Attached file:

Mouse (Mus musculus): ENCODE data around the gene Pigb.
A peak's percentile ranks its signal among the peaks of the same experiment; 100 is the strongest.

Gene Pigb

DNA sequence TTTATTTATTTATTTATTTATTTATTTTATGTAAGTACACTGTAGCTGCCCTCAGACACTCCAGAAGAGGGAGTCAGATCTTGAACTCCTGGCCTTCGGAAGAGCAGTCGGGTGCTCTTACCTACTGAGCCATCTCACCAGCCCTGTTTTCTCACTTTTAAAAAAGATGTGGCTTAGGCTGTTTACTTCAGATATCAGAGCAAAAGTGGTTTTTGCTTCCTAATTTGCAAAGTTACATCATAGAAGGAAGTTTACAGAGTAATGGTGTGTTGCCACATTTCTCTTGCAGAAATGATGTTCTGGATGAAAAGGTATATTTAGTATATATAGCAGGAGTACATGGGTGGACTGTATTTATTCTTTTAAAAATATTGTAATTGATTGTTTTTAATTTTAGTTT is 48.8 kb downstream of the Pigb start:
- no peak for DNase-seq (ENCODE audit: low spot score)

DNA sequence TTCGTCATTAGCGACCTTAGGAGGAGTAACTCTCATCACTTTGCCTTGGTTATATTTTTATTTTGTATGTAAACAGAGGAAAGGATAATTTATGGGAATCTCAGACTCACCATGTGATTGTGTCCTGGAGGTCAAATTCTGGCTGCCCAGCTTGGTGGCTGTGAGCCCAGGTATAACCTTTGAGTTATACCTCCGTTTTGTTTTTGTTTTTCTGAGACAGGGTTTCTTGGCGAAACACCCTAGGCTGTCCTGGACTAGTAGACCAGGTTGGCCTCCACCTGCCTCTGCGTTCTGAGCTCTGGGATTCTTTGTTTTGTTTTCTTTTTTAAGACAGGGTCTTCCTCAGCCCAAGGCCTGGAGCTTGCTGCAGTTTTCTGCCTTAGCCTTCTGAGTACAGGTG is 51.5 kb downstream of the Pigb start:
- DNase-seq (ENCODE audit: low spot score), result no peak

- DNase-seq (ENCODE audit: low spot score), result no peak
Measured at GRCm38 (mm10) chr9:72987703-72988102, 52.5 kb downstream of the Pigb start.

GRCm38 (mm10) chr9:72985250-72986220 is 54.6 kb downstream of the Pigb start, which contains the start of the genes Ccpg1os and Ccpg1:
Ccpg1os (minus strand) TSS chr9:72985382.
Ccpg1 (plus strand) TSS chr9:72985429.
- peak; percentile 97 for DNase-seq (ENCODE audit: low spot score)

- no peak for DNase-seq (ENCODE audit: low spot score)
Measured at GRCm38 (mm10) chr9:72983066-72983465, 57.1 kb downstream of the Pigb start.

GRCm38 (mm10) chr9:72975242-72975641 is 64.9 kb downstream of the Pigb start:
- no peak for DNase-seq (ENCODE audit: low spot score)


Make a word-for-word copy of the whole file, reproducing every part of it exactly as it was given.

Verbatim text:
Mouse (Mus musculus): ENCODE data around the gene Pigb.
A peak's percentile ranks its signal among the peaks of the same experiment; 100 is the strongest.

Gene Pigb

DNA sequence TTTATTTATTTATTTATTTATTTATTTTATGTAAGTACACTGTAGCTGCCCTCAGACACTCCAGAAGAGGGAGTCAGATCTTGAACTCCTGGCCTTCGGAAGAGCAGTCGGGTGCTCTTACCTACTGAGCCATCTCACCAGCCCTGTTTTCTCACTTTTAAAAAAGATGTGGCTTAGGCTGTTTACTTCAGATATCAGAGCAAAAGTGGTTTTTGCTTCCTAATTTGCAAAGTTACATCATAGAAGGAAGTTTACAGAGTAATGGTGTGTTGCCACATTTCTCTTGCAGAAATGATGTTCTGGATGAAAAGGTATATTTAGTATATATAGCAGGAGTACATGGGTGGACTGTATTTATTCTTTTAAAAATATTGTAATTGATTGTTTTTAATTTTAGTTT is 48.8 kb downstream of the Pigb start:
- no peak for DNase-seq (ENCODE audit: low spot score)

DNA sequence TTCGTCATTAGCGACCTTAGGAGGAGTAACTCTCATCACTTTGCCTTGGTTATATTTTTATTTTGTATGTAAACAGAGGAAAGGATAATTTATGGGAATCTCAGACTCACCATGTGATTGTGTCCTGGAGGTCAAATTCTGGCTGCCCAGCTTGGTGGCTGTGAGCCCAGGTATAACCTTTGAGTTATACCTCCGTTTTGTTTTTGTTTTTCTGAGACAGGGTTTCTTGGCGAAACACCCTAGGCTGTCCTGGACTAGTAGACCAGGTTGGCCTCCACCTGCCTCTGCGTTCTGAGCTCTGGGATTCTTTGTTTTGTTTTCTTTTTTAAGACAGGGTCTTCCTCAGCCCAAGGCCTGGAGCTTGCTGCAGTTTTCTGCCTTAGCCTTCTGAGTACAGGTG is 51.5 kb downstream of the Pigb start:
- DNase-seq (ENCODE audit: low spot score), result no peak

- DNase-seq (ENCODE audit: low spot score), result no peak
Measured at GRCm38 (mm10) chr9:72987703-72988102, 52.5 kb downstream of the Pigb start.

GRCm38 (mm10) chr9:72985250-72986220 is 54.6 kb downstream of the Pigb start, which contains the start of the genes Ccpg1os and Ccpg1:
Ccpg1os (minus strand) TSS chr9:72985382.
Ccpg1 (plus strand) TSS chr9:72985429.
- peak; percentile 97 for DNase-seq (ENCODE audit: low spot score)

- no peak for DNase-seq (ENCODE audit: low spot score)
Measured at GRCm38 (mm10) chr9:72983066-72983465, 57.1 kb downstream of the Pigb start.

GRCm38 (mm10) chr9:72975242-72975641 is 64.9 kb downstream of the Pigb start:
- no peak for DNase-seq (ENCODE audit: low spot score)